the Magistrate Judge's scheduling Order (Doc. No. 91),
and the Court affirmed. (Doc. No. 97). The Court made clear
that the “briefing on Defendant's Motion for
Summary Judgment is not stayed pending the resolution of the
Order to Show Cause or Plaintiff's second Motion to
Review.” (Id. at 1-2.)
March 13, 2018, the Magistrate Judge denied Prewitt's
Motion to Amend the Case Management Order. (Doc. No. 89.) The
Magistrate Judge found that Hamline had complied with all
discovery requests and Prewitt had not identified why
Hamline's supplemental discovery responses were
inadequate. (Id. at 3.) The Magistrate Judge further
found that while Hamline never designated its Rule 30(b)(6)
representative, Prewitt had not timely noticed the deposition
nor informed Hamline whether the deposition would be
telephonic or in person. (Id. at 4.) She therefore
found that good cause did not exist to extend any of the
expired deadlines. (Id. at 5.) Prewitt sought review
of the Magistrate Judge's Order (Doc. No. 95), which the
Court affirmed (Doc. No. 101).
Motion to Review
23, 2018, the Magistrate Judge found that good cause existed
for the Court to accept Hamline's untimely Motion for
Summary Judgment. (Doc. No. 103.) In short, the Magistrate
Judge found that Hamline “diligently tried to set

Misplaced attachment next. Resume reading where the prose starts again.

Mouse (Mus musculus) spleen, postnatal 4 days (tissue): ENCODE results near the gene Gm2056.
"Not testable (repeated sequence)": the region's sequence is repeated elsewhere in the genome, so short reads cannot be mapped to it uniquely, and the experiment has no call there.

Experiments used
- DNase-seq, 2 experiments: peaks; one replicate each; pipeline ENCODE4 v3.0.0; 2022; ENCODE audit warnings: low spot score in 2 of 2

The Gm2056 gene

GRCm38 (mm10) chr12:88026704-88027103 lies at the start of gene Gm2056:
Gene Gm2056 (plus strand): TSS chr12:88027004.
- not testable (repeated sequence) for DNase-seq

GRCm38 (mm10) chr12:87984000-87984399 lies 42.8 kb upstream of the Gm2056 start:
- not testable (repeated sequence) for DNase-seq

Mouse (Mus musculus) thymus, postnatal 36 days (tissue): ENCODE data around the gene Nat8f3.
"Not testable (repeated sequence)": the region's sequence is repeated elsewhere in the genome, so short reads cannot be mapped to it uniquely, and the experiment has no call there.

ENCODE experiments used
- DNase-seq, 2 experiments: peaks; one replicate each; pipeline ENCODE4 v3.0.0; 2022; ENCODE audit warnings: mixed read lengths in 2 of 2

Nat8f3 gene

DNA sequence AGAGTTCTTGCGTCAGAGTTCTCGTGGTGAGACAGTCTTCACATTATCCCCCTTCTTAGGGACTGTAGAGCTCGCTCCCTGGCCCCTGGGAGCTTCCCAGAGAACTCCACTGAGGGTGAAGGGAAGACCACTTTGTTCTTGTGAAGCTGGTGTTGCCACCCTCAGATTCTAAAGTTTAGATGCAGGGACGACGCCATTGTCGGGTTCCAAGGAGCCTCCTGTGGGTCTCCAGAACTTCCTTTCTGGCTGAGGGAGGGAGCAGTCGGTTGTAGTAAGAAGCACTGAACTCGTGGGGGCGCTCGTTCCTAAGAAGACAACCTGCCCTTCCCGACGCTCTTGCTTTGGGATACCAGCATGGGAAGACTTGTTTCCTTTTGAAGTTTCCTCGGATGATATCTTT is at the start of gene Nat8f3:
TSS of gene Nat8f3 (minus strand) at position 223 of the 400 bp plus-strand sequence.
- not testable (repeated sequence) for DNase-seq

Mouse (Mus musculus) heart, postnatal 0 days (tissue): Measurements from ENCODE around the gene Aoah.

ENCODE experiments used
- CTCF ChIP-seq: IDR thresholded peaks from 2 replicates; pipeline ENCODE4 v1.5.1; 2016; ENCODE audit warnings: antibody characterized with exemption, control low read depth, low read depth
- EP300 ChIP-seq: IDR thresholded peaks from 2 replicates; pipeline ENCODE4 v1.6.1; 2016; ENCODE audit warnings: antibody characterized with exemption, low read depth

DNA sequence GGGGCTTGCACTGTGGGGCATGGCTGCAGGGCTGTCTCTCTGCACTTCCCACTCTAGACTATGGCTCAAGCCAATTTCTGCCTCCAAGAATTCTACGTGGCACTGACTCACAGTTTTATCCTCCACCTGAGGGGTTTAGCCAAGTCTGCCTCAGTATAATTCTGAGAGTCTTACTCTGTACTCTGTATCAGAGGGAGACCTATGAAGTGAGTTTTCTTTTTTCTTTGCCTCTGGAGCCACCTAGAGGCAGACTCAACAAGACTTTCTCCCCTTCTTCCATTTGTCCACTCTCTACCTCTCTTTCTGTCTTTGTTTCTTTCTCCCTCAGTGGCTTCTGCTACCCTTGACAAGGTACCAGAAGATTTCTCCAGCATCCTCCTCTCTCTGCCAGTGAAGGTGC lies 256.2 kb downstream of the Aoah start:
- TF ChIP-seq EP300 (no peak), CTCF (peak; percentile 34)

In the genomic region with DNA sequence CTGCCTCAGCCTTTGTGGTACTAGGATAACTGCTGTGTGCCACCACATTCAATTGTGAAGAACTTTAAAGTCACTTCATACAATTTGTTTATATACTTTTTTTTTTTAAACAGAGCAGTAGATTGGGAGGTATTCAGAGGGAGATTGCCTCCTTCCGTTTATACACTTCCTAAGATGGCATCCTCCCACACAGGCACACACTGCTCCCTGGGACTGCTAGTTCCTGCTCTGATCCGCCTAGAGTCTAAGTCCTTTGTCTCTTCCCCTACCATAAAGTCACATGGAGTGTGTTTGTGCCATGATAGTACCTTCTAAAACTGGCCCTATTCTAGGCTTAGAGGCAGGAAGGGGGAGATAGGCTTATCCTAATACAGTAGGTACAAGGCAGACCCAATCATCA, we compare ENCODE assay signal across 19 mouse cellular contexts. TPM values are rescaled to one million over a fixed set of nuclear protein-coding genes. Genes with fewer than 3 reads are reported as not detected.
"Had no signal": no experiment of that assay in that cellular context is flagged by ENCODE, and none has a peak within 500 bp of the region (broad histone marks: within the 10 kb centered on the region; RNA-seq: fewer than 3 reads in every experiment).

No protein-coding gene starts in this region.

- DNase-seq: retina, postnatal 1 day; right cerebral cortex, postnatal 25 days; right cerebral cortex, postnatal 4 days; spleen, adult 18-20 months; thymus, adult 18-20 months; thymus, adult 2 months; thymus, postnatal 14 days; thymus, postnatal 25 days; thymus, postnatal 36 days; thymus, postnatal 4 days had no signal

Prewitt's deposition and to obtain discovery responses
before taking it and moved to extend the dispositive motion
deadline when it became apparent that the delays in obtaining
that discovery would make its motion untimely.”
(Id. (citing Doc. No. 74)). Therefore, the
Magistrate Judge found that Hamline established the necessary
good cause to amend the scheduling order under Federal Rule
of Civil Procedure 16(b)(4), and considered the pending
Motion for Summary Judgment timely filed. (Id.)
Prewitt filed a Motion for Review of that Order. (Doc. No.
Motion primarily argues that Rule 16(b)(4) mandates that a
scheduling order can be modified “only for good cause
and with the judge's consent.” (Id. at 2.)
Because Hamline did not obtain the Court's consent to
extend the dispositive motions deadline prior to filing its
motion, Prewitt argues that the Magistrate Judge's
subsequent finding of good cause is contrary to law.
(Id. at 3.) The remainder of Prewitt's Motion
takes issue with the Magistrate Judge's finding of good
cause. (Id. at 4-5.) The Court will address each of
Prewitt's arguments in turn.
explained in the Court's previous Orders resolving
Prewitt's Motions to Review, Local Rule 72.02 allows a
party to object to decisions of Magistrate Judges on
nondispositive matters by filing a Motion for Review. The
Court must consider timely objections and “modify or
set aside any part of the order that is clearly erroneous or
is contrary to law.” Fed.R.Civ.P. 72(a). Local Rule
72.02(b)(1) also allows the Court to modify or set aside the
Magistrate Judge's Order if it is “in the interests
standard for allowing late filings is set forth in Federal
Rule of Civil Procedure 6(b). Pioneer Inv. Servs. Co. v.
Bruswick Assocs. Ltd. P'ship, 113 S.Ct. 1489, 1496
(1993). If a request for an extension of time is made prior
to the expiration of the original time, the extension of time
must be “for good cause.” Fed.R.Civ.P.
6(b)(1)(A). If the motion is made after the time has expired,
then there is an additional requirement that the tardiness of
the motion be “because of excusable neglect.”
Id. at 6(b)(1)(B). Here, because Hamline filed its
motion to extend the deadline prior to the expiration of the
deadline, it only needs to show good cause ...